ISLAMABAD (AP) — Pakistan announced Saturday it was releasing seven more Taliban prisoners in a diplomatic overture designed to help end nearly 12 years of war in neighboring Afghanistan, but doubts linger over whether the men will actually help advance peace negotiations or simply head back to the battlefield.
Some 26 other Taliban detainees have been released by Pakistan over the last year in a policy that has come under criticism partly because some of them are believed to have returned to the fight.
The Ministry of Foreign Affairs identified the seven detainees as Mansoor Dadullah, Said Wali, Abdul Manan, Karim Agha, Sher Afzal, Gul Muhammad and Muhammad Zai. Authorities have not said on what charges they had arrested the men originally.
The most well-known among them is Dadullah, a commander in southern Afghanistan who was captured in February 2008 by Pakistani forces in the Baluchistan province. According to the Long War Journal, which tracks militant activity in the two countries, Dadullah took over from his brother who was killed by British special forces in Helmand province in 2007. The brother was infamous for kidnapping people and often beheading his victims.
Little is known however about the other six detainees, the circumstances of their capture, and how long they've been in custody.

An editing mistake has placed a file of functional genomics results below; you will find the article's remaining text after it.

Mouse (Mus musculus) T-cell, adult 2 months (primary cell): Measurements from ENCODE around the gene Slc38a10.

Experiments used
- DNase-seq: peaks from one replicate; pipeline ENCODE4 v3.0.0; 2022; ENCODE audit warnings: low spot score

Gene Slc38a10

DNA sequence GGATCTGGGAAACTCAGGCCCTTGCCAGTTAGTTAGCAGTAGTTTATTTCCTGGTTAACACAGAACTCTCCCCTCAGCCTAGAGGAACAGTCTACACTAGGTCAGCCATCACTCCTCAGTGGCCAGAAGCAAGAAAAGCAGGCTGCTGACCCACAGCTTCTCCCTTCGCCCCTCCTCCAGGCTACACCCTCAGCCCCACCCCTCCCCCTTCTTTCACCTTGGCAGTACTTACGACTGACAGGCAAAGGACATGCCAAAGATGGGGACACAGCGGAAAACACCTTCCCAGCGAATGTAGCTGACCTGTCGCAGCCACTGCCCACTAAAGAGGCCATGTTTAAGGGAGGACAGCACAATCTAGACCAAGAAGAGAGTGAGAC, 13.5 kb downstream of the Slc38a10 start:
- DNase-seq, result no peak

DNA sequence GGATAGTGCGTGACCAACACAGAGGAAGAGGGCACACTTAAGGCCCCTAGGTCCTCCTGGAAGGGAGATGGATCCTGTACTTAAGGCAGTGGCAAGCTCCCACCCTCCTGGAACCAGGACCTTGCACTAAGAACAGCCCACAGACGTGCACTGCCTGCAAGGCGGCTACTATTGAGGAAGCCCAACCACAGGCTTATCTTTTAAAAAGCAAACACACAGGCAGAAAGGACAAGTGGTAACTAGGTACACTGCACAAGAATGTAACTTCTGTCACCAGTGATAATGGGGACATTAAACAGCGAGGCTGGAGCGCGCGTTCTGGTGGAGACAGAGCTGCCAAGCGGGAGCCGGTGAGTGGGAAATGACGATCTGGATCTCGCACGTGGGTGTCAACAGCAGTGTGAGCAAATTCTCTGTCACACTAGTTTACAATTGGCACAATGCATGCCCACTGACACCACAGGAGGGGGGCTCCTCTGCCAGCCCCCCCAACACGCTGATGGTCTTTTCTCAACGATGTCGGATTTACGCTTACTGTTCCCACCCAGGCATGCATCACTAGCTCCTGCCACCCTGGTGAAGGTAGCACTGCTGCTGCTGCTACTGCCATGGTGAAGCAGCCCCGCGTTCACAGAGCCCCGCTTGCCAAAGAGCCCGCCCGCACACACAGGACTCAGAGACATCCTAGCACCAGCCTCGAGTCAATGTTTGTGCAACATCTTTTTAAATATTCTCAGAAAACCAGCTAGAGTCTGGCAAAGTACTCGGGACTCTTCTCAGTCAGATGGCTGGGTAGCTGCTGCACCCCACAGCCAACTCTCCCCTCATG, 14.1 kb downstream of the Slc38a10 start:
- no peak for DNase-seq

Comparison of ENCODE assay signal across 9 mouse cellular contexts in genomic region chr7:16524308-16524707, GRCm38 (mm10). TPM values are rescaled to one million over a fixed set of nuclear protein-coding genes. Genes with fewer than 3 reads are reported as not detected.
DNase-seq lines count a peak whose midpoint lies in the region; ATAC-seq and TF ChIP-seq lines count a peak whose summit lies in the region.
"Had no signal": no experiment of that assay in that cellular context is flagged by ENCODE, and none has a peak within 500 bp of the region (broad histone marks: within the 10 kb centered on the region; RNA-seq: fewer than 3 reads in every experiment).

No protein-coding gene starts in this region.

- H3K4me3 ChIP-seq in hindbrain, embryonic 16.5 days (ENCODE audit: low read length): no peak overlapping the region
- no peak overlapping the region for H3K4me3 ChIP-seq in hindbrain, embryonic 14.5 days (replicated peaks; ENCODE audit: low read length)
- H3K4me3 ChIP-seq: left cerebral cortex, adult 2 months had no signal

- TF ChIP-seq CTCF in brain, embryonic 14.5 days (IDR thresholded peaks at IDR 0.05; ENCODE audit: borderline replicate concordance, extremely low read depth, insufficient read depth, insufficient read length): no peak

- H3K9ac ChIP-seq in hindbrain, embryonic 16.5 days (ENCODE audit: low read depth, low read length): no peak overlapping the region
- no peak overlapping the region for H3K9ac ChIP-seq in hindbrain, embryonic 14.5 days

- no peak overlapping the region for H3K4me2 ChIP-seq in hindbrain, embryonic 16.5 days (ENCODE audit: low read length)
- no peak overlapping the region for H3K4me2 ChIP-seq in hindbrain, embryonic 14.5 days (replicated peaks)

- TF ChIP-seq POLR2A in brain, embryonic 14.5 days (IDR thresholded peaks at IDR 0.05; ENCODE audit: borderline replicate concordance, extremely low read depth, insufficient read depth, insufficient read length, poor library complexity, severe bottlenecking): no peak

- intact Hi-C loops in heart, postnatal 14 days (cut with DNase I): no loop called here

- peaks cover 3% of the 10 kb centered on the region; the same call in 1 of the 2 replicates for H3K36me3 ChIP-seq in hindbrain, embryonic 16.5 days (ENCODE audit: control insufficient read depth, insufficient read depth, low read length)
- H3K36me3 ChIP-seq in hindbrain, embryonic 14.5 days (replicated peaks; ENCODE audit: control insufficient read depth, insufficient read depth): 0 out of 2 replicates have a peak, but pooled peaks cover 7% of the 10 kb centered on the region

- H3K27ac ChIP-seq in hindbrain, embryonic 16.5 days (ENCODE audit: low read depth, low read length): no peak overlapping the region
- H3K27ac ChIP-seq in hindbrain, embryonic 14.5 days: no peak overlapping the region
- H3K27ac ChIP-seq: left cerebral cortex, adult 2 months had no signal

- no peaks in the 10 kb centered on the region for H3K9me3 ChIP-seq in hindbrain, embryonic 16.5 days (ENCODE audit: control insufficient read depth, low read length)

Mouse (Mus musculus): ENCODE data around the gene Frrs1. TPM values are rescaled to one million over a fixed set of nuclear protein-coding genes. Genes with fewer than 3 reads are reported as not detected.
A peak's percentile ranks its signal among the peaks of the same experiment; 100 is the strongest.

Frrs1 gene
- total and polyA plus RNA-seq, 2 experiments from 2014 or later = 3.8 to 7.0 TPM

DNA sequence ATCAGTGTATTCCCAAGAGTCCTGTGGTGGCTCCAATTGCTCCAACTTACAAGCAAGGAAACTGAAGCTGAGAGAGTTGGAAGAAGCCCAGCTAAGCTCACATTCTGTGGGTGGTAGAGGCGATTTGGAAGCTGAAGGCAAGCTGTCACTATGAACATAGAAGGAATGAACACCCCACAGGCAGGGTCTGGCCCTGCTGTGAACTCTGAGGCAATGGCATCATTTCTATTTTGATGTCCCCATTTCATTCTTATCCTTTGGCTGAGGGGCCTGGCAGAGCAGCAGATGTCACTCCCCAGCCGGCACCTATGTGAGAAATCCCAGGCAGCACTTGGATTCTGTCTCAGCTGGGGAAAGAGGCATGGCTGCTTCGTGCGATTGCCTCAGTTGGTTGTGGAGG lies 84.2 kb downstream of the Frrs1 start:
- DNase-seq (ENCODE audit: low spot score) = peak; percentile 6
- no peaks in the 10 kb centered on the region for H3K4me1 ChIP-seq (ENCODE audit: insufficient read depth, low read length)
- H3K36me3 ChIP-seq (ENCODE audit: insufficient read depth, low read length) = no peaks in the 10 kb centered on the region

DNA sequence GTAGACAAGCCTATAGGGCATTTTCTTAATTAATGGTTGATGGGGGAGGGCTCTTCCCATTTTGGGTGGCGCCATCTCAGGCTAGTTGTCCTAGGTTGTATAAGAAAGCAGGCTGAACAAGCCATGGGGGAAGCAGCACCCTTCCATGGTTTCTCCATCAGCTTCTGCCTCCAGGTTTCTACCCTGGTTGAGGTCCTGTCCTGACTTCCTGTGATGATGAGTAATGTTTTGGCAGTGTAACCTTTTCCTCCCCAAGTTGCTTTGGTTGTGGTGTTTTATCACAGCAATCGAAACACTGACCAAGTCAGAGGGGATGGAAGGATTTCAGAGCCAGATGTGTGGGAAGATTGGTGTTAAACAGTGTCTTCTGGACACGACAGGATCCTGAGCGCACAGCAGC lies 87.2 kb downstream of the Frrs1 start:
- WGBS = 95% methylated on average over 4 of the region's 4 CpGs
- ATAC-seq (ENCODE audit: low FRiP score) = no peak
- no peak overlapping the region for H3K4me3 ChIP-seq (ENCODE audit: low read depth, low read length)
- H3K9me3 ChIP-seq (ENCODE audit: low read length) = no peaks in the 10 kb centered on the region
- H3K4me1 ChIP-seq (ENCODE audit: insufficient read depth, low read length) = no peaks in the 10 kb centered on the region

Even Dadullah's status within the Afghan Taliban remains murky, and he had earlier accused the Taliban of playing a part in his brother's death. Relations between Taliban leader Mullah Mohammed Omar and his brother had deteriorated when reports emerged that millions of dollars of ransom money was collected but not shared within the Taliban. In 2008 The Long War Journal reported that Dadullah had been relieved of his command, although Dadullah denied it.
Rahimullah Yousufzai, a Pakistani journalist and expert on the Taliban, said he doubted Saturday's announced release would do much toward ending the war, considering the seven men were smaller players than the 26 already set free. Following the visit of Afghan President Hamid Karzai two weeks ago to discuss the peace negotiations, he said, Pakistan had to "give something."
"Mr. Karzai came to Pakistan with great expectations," he said. "Pakistan had to give something."
Pakistan is seen as key to the peace process because of its strong historical ties with the Taliban. But Pakistan and Afghanistan have long had troubled relations and view each other with suspicion. Kabul has repeatedly accused Islamabad of providing sanctuary for the insurgents.
With such distrust on both sides, each step in the peace process is fraught with tension.
Previous prisoner releases caused friction with Kabul and Washington, which were both frustrated that Pakistan was not monitoring the whereabouts and activities of the former inmates. But both Pakistani and Afghan officials have said Afghanistan did not request the prisoners be tracked.
At least some of the released militants are believed to have rejoined the insurgency, underscoring how difficult it will be to reach a political settlement before the end of next year when most U.S. troops are scheduled to leave Afghanistan.